Instapundit has a link to an article on his wife’s book Men On Strike in a paper in Bermuda. Together Instapundit and Dr. Helen are doing an incredible job of promoting conversations neither conservatives nor liberals want to have*. However, as I’ve mentioned before I disagree with Dr. Helen on her characterization of men’s response to feminism. She describes it as a strike, and I see the response as something more ominous. I don’t think men are making purely logical cost/benefit calculations and deciding not to marry; this would make sense if it were happening, but I don’t think it is what we are witnessing. I think what we are starting to see is a culture changing in a delayed response to the message we have spent decades sending men.
Something else struck me when reading the article from Bermuda along with the comments; framing the problem as one of “fairness” is an ineffective argument to conservatives and men in general, and it also sets us up to move in the wrong direction to find a solution.
Why the fairness argument fails with conservatives and men in general.
We don’t tend to have much sympathy for men who complain about unfair treatment. Whether you think we should have more sympathy or not is a separate question. The reality is this is true. Dr. Helen is quite extraordinary in her ability to empathize with men, but most of the audience we need to sway isn’t like her in this regard. This is especially true for conservatives, who strongly believe that noble masculinity involves sacrifice, and that fairness is for women, not men. You can see this with Tucker Carlson’s flippant response to Dr. Helen when she explains that men have no rights in marriage, and that marriage has been turned into a legal mechanism for women to steal from men**:
Well that’s all true, I mean I agree with that completely. But it still doesn’t absolve men of the responsibility to stop complaining about how the cards are against them and man up and become men– because you don’t become a man until you assume responsibility.
Dr. Helen appears truly astounded by Carlson’s lack of empathy in the video, but while Carlson is extreme in his flippancy his basic gut reaction isn’t unusual for either men or conservatives. I don’t know that Carlson is in a position to be convinced away from his stance that the problem is weak men screwing feminism up, but at least some conservatives will be willing to listen.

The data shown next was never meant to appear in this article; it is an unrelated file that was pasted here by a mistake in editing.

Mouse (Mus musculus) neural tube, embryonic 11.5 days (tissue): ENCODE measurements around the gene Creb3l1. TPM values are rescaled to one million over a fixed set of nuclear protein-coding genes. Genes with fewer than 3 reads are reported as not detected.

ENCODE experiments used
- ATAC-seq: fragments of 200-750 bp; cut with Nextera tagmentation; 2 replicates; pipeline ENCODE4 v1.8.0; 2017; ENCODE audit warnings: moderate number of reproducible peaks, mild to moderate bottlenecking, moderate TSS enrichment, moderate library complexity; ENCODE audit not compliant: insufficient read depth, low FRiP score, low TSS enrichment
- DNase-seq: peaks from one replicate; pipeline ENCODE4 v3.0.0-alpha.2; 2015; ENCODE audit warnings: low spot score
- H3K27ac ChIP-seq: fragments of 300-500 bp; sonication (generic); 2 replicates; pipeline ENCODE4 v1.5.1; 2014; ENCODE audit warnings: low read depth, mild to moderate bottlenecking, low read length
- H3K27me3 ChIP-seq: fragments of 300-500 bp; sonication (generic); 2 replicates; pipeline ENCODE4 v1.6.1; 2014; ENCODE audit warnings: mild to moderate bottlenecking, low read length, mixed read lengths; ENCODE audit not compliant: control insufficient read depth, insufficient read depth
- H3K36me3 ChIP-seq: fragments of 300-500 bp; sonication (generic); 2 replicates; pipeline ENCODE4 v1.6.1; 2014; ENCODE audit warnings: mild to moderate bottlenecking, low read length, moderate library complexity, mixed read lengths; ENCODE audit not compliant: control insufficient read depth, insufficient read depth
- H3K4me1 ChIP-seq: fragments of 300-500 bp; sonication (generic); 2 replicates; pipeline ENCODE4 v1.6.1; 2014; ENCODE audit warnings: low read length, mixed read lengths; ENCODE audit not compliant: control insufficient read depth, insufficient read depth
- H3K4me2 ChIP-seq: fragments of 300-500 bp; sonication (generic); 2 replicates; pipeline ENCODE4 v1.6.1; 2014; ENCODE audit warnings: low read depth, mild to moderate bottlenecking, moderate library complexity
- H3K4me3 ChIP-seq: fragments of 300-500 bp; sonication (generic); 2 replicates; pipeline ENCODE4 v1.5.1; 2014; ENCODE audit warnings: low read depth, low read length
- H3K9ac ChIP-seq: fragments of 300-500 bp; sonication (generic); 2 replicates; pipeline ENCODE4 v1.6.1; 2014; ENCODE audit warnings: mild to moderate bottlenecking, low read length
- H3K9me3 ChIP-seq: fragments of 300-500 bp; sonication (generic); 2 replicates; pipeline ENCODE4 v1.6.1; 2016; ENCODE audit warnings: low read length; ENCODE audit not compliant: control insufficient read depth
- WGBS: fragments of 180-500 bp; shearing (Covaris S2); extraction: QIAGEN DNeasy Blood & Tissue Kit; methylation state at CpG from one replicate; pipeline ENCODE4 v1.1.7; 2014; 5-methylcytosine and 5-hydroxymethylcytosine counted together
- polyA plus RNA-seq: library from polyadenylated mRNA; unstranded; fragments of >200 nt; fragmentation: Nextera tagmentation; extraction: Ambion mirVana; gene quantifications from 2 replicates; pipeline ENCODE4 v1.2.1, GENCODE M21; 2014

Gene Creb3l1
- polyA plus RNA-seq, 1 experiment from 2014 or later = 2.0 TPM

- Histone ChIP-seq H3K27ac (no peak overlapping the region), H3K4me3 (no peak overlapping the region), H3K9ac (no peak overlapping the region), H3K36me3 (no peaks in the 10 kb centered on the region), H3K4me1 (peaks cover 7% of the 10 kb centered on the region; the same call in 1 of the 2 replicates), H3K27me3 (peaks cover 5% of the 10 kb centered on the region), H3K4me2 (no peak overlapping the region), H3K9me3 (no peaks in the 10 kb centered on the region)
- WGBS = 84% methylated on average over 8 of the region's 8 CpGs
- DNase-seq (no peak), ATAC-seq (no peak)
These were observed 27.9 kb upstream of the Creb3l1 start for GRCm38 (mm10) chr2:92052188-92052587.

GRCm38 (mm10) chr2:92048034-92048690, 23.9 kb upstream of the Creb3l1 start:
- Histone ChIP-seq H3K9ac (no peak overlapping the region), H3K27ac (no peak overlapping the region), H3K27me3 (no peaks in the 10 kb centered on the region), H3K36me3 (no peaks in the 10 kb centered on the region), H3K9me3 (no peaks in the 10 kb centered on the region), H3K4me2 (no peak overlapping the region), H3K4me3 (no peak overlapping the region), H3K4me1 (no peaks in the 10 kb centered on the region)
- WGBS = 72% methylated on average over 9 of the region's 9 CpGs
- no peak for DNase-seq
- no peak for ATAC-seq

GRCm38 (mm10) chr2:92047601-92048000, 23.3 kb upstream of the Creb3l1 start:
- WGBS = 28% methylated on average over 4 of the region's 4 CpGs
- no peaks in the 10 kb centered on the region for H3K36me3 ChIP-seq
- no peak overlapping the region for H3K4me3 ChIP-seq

For the conservatives who will listen, a much more effective argument is to point out that men are motivated by respect. The reason we see men moving away from marriage is the role of husband, especially the role of married father, has gone from an honored role to one seen with great contempt. This contempt isn’t limited to the feminists who envied men’s status. This would be bad enough, but the contempt is actually worse among conservatives. We don’t notice this because disrespecting honorable men is now so commonplace that it feels normal. But if you look for it, you can see it all around you. Father’s Day is a day set aside to honor fathers, but pastors have instead turned it into a day to tear down fathers in front of their wives and children. Christian movies are now more contemptuous of married men, especially married fathers, than secular movies are. This same contempt for husbands is at the root of the rush to discredit Saeed Abedini while he languished in an Iranian prison, as well as the move by pastors to usurp the role of headship from the husbands in their congregation.
For those conservatives who will listen, the most effective response is to point out that we are getting the kind of men we demonstrate that we want. We withhold honor from honorable men yet at the same time whine that men are hearing the unmistakable message we are sending. Undermining, ridiculing, and casting aside husbands and fathers isn’t unfair, it is a sign of profound disrespect. The men we respect instead are the sexy bad boys who can best navigate our post marriage sexual marketplace. Conservatives, especially conservative men, who don’t like the change this has wrought in our culture need to man up and stop complaining, and get about the hard work of showing respect to the respectable and honoring the honorable. This isn’t as pleasant and easy as posturing as the only real man in the room, nor is it as gratifying for most as supplicating to women. But as men we often need to do difficult, risky, and unpleasant things, and for our time especially we need to find the courage and conviction to do this.
The wrong definition of the problem leads to the wrong solution.
The other problem with framing this as a matter of fairness is this naturally leads to an attempt to fix the family structure we have selected to replace marriage. Fairness means more egalitarian divorce, child support laws, and custody arrangements. It means replacing marriage with something more fair than the system we have already replaced marriage with. This isn’t what we need to do. What we need to do is restore marriage, not come up with a more palatable way to destroy families.
*Dr. Helen’s framing does seem to be the most effective way to start the conversation in the media. It would be difficult to overstate what she has accomplished in this regard, and either way she is making the case as she sees it. With this said, even for those who fundamentally see this as an issue of fairness, I think they will find it more effective when specifically addressing conservatives to focus on what we honor and respect as a society and the logical results we should expect from these messages.